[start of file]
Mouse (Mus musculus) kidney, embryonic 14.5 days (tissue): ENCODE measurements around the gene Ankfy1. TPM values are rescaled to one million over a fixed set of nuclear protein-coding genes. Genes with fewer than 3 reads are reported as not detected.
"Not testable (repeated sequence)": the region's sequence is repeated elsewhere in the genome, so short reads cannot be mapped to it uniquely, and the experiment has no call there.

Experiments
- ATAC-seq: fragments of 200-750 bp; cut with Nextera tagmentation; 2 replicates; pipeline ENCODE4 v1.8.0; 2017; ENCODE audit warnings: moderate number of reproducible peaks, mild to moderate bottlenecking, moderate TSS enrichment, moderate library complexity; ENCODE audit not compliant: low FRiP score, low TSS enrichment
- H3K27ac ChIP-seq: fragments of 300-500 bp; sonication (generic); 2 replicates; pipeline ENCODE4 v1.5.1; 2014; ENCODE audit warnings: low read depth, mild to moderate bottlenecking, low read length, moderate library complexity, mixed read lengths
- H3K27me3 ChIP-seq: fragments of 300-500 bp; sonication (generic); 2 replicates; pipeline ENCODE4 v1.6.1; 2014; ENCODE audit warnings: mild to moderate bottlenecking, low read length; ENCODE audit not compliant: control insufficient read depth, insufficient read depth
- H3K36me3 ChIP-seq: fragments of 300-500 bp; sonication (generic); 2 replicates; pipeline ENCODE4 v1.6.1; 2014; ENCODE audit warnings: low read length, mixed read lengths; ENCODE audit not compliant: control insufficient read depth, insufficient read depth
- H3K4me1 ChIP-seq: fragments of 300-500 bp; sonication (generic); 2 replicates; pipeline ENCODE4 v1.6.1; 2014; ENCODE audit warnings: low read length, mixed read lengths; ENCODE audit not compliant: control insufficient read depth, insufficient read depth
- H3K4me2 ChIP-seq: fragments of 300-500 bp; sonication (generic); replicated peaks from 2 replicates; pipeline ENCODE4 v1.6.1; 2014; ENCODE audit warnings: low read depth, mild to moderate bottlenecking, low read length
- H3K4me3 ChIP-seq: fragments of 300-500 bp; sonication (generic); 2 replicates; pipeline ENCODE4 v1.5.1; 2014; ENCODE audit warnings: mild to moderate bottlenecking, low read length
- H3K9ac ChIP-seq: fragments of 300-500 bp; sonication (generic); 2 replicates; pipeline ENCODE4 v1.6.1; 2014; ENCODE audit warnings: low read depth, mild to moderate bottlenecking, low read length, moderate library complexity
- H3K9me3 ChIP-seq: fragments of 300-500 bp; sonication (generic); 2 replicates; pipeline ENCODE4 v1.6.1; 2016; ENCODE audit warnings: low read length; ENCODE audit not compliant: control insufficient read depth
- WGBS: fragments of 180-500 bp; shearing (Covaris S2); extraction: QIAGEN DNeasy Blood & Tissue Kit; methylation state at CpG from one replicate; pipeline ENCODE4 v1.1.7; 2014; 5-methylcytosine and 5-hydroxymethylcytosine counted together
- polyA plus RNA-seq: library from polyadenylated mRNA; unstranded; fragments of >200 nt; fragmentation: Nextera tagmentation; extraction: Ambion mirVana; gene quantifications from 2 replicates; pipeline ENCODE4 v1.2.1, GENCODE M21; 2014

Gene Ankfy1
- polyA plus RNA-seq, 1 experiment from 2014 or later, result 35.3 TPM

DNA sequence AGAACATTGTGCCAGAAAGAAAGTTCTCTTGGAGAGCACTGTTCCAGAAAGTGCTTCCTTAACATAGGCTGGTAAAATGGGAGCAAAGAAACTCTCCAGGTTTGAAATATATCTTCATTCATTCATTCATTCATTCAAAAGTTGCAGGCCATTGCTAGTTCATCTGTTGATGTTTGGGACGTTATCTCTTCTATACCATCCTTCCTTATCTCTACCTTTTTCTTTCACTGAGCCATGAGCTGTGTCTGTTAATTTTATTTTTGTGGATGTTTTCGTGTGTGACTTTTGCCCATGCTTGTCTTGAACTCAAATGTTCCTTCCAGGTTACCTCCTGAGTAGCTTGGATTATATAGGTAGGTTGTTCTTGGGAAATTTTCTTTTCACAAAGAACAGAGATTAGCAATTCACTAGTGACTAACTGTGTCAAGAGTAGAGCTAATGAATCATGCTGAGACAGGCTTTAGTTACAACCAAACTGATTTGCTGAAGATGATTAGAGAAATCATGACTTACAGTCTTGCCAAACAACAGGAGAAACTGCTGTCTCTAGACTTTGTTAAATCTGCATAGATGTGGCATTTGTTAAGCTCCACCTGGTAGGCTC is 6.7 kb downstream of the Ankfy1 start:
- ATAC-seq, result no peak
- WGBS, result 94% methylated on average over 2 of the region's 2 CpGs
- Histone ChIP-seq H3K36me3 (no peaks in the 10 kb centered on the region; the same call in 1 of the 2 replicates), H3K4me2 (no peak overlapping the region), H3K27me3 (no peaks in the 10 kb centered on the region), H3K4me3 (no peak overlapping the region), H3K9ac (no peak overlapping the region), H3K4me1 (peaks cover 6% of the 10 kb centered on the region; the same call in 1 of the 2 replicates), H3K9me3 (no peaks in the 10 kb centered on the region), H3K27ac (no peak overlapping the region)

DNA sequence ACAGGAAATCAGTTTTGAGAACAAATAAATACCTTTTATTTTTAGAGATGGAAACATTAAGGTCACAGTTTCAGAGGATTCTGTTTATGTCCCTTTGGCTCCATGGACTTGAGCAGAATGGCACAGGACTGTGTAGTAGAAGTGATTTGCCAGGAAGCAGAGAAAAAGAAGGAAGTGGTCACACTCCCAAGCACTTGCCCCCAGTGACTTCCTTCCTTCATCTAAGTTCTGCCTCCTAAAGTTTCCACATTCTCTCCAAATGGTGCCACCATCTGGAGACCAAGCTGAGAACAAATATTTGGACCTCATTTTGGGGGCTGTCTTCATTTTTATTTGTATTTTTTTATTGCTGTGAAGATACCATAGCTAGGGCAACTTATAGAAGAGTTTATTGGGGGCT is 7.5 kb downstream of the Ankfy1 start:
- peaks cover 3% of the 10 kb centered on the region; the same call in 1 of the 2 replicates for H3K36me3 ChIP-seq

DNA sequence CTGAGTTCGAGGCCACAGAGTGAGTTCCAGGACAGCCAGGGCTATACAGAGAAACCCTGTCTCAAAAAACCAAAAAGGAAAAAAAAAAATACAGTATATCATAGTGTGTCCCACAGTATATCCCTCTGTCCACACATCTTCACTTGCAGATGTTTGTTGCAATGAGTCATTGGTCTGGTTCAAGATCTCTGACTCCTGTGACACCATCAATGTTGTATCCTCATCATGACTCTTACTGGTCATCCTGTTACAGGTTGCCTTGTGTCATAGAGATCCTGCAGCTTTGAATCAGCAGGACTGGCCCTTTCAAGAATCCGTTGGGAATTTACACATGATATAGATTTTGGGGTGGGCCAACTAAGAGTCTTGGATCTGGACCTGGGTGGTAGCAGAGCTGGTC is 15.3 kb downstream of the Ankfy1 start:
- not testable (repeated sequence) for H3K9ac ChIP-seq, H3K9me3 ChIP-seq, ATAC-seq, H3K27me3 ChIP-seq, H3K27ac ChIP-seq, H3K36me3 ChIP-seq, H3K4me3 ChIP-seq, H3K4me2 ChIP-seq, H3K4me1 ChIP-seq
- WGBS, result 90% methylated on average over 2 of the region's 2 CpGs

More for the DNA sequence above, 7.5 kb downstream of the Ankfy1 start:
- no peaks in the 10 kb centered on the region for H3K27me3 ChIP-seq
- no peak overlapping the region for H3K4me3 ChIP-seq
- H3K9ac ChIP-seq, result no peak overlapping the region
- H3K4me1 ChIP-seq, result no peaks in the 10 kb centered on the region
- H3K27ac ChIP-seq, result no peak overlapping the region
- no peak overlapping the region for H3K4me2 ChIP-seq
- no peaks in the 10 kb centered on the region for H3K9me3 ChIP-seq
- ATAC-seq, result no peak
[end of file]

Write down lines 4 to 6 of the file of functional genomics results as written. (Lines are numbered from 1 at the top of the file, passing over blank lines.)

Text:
- ATAC-seq: fragments of 200-750 bp; cut with Nextera tagmentation; 2 replicates; pipeline ENCODE4 v1.8.0; 2017; ENCODE audit warnings: moderate number of reproducible peaks, mild to moderate bottlenecking, moderate TSS enrichment, moderate library complexity; ENCODE audit not compliant: low FRiP score, low TSS enrichment
- H3K27ac ChIP-seq: fragments of 300-500 bp; sonication (generic); 2 replicates; pipeline ENCODE4 v1.5.1; 2014; ENCODE audit warnings: low read depth, mild to moderate bottlenecking, low read length, moderate library complexity, mixed read lengths
- H3K27me3 ChIP-seq: fragments of 300-500 bp; sonication (generic); 2 replicates; pipeline ENCODE4 v1.6.1; 2014; ENCODE audit warnings: mild to moderate bottlenecking, low read length; ENCODE audit not compliant: control insufficient read depth, insufficient read depth